REVEALED: Mike Pence was upset that HIV/AIDS activists spoke at 1996 GOP convention
Vice Presidential candidate Mike Pence reportedly took issue with the fact that HIV/AIDS activists were speaking at the 1996 Republican Convention.
Mike Pence doesn’t exactly have the best track record when it comes to HIV/AIDS. As part of his continued war against Planned Parenthood while he was in Congress, his state GOP-led legislature slashed funding to the clinics that often provide people with HIV tests for low or no cost. They also banned needle exchange programs statewide that would have supplied drug users with clean needles so they wouldn’t spread diseases. The result was an outbreak of HIV in Scott County, Indiana in just 65 days.
If that isn’t bad enough, in 2000, Pence wanted to use “conversion therapy” to fight HIV/AIDS. According to BuzzFeed, Pence said federal funding should go somewhere other than places that would actually protect or help people. “Resources should be directed toward those institutions which provide assistance to those seeking to change their sexual behavior,” Pence wrote on his campaign website in 2000 under a section on LGBT issues.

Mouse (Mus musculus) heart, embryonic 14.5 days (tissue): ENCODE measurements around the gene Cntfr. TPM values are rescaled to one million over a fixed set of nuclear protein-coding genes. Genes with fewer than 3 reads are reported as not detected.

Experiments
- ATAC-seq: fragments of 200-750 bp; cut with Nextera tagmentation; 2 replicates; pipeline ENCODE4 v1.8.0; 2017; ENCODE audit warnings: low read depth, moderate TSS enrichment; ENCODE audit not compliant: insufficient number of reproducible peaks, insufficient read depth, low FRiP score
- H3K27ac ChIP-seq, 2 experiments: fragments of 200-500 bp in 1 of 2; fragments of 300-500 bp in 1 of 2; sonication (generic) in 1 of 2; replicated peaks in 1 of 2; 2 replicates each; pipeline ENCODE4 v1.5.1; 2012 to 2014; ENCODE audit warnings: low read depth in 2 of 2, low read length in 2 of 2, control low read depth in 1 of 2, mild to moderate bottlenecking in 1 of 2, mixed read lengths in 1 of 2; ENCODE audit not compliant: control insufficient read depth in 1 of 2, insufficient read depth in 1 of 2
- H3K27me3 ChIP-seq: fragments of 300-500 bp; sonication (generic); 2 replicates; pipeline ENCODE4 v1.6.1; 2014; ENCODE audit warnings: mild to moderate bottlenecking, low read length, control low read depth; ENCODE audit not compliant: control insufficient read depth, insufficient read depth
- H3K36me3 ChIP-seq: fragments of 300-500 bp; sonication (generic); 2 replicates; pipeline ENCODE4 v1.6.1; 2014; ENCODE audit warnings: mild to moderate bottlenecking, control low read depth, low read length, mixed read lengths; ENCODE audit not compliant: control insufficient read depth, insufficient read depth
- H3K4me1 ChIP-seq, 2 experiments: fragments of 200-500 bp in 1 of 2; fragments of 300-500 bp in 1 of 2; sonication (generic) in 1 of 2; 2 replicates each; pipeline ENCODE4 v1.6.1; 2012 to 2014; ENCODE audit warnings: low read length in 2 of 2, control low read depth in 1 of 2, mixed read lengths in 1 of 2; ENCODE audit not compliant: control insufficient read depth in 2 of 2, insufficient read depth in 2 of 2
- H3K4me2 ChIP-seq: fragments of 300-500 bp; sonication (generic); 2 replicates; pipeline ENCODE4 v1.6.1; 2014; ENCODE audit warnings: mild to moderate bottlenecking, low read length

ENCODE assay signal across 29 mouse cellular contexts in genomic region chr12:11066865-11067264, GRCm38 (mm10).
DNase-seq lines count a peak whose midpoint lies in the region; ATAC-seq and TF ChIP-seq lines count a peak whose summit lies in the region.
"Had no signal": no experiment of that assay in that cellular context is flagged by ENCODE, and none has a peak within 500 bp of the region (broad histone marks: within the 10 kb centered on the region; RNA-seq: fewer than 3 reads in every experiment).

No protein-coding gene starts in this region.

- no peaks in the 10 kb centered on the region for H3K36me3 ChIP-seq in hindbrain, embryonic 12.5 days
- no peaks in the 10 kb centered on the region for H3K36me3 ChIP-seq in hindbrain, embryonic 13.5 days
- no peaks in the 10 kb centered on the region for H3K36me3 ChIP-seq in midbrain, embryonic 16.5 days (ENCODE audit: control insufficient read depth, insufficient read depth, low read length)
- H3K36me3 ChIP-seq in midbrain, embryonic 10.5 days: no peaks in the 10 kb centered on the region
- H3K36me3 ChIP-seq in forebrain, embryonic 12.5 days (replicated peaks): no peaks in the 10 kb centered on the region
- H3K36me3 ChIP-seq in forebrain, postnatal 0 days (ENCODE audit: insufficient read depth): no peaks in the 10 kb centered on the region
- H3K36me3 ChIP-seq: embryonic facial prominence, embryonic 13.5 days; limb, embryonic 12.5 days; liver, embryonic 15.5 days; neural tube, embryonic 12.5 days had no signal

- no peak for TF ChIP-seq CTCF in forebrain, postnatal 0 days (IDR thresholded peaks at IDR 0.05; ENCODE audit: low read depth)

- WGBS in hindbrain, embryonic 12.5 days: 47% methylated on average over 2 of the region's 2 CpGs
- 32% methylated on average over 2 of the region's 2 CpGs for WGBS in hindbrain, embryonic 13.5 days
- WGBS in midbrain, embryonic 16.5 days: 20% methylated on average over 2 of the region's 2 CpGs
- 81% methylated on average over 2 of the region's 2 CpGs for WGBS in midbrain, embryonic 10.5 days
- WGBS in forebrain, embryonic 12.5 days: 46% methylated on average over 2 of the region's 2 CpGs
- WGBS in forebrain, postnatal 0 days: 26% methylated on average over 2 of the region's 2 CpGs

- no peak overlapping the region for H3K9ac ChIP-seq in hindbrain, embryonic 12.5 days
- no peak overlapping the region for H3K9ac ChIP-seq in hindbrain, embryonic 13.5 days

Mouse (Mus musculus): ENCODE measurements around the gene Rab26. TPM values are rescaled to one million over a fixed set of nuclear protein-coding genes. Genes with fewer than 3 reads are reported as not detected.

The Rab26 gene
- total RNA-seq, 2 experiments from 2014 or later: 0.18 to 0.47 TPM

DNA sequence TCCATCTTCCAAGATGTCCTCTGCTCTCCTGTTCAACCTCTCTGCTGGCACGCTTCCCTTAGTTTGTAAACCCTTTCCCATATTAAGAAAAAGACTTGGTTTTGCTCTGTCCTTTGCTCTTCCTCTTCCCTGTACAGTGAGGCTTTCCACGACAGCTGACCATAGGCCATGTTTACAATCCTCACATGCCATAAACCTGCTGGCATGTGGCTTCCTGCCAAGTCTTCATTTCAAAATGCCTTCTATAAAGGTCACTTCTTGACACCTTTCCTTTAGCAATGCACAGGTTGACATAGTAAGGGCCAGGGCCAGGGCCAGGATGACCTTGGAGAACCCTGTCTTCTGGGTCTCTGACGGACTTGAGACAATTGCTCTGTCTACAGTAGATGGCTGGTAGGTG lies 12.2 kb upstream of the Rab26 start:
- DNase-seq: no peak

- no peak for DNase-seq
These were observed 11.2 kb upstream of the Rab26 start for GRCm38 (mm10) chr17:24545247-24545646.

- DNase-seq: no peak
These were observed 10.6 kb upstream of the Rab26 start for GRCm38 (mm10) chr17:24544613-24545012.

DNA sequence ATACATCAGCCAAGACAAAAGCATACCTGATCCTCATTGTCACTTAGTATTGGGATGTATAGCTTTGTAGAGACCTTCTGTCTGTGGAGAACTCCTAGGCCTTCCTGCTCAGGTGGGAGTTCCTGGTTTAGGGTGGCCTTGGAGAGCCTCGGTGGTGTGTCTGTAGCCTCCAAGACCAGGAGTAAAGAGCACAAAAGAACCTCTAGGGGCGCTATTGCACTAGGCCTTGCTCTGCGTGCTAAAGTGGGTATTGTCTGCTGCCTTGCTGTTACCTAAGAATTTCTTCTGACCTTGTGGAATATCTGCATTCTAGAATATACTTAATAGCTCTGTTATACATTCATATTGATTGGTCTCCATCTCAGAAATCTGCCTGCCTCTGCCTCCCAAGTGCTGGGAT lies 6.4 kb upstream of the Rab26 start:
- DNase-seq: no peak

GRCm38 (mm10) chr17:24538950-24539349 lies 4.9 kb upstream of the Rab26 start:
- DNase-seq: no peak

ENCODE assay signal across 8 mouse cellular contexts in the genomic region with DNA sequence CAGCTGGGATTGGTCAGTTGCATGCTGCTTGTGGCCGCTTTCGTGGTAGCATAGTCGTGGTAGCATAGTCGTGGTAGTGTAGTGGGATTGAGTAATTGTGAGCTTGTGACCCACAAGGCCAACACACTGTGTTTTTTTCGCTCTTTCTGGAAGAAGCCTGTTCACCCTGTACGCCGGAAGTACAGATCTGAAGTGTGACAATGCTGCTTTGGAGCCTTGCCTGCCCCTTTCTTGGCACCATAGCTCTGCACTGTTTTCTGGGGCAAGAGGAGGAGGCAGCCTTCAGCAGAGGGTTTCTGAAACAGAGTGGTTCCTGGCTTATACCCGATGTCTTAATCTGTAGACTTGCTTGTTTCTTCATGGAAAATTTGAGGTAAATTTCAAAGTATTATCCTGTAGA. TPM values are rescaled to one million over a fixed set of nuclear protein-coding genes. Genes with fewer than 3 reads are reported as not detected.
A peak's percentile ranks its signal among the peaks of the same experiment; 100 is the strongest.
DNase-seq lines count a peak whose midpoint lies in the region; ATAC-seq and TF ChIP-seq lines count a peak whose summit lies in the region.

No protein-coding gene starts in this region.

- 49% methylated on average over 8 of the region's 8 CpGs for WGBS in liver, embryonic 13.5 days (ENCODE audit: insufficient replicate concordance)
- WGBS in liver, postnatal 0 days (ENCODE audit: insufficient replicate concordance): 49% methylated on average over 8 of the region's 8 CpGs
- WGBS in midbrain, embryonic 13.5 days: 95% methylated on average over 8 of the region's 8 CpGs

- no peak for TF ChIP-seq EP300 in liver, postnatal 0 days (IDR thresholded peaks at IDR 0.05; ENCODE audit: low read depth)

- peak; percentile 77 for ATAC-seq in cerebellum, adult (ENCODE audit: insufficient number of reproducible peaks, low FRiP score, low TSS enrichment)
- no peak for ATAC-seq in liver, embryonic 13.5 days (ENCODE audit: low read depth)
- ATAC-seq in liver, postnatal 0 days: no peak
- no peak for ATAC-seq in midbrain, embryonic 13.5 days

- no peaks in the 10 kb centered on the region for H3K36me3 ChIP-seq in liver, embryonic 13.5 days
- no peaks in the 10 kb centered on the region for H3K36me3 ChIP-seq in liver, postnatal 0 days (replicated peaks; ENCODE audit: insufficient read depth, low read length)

Now it seems those were just a continuation of disgust Pence has with those diagnosed with the virus. According to Sirius host and People for the American Way fellow Ari Rabin-Havt, writing at RightWingWatch, Pence was writing for the Indiana Policy Review, a conservative think-tank, when he wrote how disgusted he was by the GOP’s inability to represent the base.
“The sad truth is that the Republican Party for all its success in generating media praise for the convention failed to present the personalities or principles of interest to its base constituency, the modern Reagan coalition,” Pence wrote.
“An endless line of pro-choice women, AIDS activists and proponents of affirmative action may have stuck a chord with the Washington press corps. They bombed, however, in Peoria,” Pence continued.
At the time, Pence was still working on his right-wing talk-radio show and had not yet won his seat in Congress.